Why are there so many poor newsletters? The other day, I had a look at how many of the newsletters that I receive I actually like. I grouped them into three groups:
a) the ones that I really like – 23%
b) the ones I feel indiffierent about – 23%
c) the ones that I think are downright useless – 54%
I then unsubscribed from half of the newsletters that I was receiving.
What makes a good newsletter? I had a look at the ones that I liked and didn’t like. In short, I found only three newsletter formats that worked and one that was really a waste of time. The three formats that worked were:
1) You care about X, here are some special time limited deals
2) You care about news on X, here is ALL that you need to know in one view
3) You care about X, here are some X that you may have never heard about and that might interest you
There are some great newsletter that manage to combine several of these three aspects.
The worst newsletters are the bland corporate ones: ‘We thought you would like to know what has just happened at our company’. Ah. NO.
These kind of announcements should be somewhere on the news section of the corporate website, so that people who care about recent developments can get an impression, but they don’t belong in a newsletter. It is likely the only person who cares about your company is you. People who read newsletters care about the things that they care about, not your company (unless you are Apple of course).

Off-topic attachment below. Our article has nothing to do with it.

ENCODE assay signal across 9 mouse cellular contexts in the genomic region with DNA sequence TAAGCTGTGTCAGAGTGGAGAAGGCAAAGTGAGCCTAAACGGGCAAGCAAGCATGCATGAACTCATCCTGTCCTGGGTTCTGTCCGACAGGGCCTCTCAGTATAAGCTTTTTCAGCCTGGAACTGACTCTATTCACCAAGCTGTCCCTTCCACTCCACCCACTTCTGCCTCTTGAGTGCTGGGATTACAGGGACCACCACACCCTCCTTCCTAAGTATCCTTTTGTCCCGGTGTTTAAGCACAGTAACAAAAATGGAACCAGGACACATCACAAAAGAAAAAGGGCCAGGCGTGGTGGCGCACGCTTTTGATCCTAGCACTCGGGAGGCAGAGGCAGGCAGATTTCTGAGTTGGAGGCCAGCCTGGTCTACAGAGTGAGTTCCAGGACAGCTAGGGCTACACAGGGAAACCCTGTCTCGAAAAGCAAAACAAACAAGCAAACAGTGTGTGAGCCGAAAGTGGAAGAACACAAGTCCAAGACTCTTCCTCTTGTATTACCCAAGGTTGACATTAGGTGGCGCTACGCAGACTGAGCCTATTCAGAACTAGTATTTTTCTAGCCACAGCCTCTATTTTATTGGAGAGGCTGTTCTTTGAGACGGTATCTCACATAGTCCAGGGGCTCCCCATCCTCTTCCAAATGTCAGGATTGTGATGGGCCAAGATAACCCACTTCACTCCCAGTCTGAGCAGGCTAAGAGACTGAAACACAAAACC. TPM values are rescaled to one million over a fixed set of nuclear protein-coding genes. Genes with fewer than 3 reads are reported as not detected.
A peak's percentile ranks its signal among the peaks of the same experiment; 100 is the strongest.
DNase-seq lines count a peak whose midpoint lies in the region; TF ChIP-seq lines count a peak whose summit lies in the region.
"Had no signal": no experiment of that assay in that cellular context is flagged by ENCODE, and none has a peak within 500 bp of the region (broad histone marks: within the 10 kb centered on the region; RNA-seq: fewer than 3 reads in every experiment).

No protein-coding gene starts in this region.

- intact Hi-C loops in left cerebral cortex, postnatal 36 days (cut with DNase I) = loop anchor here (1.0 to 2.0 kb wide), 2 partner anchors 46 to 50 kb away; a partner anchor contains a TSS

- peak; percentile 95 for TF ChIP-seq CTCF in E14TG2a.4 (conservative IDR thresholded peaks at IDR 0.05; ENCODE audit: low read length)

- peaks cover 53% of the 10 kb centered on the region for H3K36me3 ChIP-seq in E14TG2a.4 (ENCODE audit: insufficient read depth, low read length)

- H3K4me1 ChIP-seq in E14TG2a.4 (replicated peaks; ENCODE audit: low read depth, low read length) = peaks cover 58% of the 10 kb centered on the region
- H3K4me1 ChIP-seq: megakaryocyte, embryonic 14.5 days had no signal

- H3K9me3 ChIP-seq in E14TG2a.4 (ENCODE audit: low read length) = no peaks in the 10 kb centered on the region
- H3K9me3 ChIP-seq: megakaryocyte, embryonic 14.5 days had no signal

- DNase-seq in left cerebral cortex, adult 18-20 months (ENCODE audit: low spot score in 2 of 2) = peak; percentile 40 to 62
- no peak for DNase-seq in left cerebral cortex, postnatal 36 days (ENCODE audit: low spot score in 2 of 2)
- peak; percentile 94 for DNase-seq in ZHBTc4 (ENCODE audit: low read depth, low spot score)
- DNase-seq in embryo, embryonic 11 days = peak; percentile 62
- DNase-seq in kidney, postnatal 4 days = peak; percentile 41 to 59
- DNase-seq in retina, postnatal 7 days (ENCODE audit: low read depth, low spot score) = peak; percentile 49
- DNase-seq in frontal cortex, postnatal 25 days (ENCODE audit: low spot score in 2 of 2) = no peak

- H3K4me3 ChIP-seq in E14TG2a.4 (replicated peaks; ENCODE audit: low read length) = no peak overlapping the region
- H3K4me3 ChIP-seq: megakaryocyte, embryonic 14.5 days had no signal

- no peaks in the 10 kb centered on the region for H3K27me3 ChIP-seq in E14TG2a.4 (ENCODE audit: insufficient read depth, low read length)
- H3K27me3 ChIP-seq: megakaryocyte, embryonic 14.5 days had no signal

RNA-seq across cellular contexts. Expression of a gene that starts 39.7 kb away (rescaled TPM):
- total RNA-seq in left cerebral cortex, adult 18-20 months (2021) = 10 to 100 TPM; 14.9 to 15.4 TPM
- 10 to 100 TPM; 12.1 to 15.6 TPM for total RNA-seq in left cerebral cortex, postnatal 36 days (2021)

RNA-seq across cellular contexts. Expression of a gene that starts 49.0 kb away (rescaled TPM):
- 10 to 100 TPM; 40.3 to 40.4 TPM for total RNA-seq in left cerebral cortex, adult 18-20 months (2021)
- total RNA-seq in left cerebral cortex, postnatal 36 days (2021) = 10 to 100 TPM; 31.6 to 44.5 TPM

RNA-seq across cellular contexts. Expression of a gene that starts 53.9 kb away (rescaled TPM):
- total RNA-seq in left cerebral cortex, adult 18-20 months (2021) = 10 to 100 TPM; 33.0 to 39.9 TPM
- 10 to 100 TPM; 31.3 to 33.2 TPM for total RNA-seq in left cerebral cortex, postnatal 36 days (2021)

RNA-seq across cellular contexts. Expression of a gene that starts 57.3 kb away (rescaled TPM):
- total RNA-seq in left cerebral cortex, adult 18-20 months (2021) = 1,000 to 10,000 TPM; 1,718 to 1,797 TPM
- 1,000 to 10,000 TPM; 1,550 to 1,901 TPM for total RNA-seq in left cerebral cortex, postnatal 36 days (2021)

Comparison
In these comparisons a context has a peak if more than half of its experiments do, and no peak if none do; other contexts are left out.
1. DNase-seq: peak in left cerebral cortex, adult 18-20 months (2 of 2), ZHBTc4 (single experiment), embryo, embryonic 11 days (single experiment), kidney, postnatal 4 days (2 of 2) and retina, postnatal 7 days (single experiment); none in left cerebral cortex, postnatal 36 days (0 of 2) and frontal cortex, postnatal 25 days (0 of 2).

In a small series of posts, I will have a look at the most interesting newsletters that I can find.
Let’s start with the limited deal format.
One of the best newsletter I have ever had the pleasure of subscribing to is sent out by WineDirect.co.uk
WineDirect is a UK based online wine shop. below, I have copied in a screen shot of their weekly newsletter:
WineDirect combines several elements in their newsletter that work very well. First, they introduce you to a different winemaker every week. There is a pretty in depth description of the work of the wine maker that is genuinely interesting. Second, it lists several of the wines by that wine maker. These wines are available at a discount for one week. Each wine is described in detail with tasting notes, tasting scores, and the price (both original and discounted) which give me an immediate idea whether one of these wines might be of interest to me. Clicking on one of the hyperlinks takes you to the online page of the specific wine. Third, nothing else clutters this newsletter. It is all about the weekly special deals.
Overall, this is an exceptionally well made newsletter. I read it with interest every week. There are three reasons that I found why I read it:
1) It is genuinely interesting for somebody with an interest in wine
2) There may be some special deals in here that I might be really interested in
3) It doesn’t ‘push’, it isn’t loud. It is trying to be genuinely helpful.
Part 2 of this series can be found here.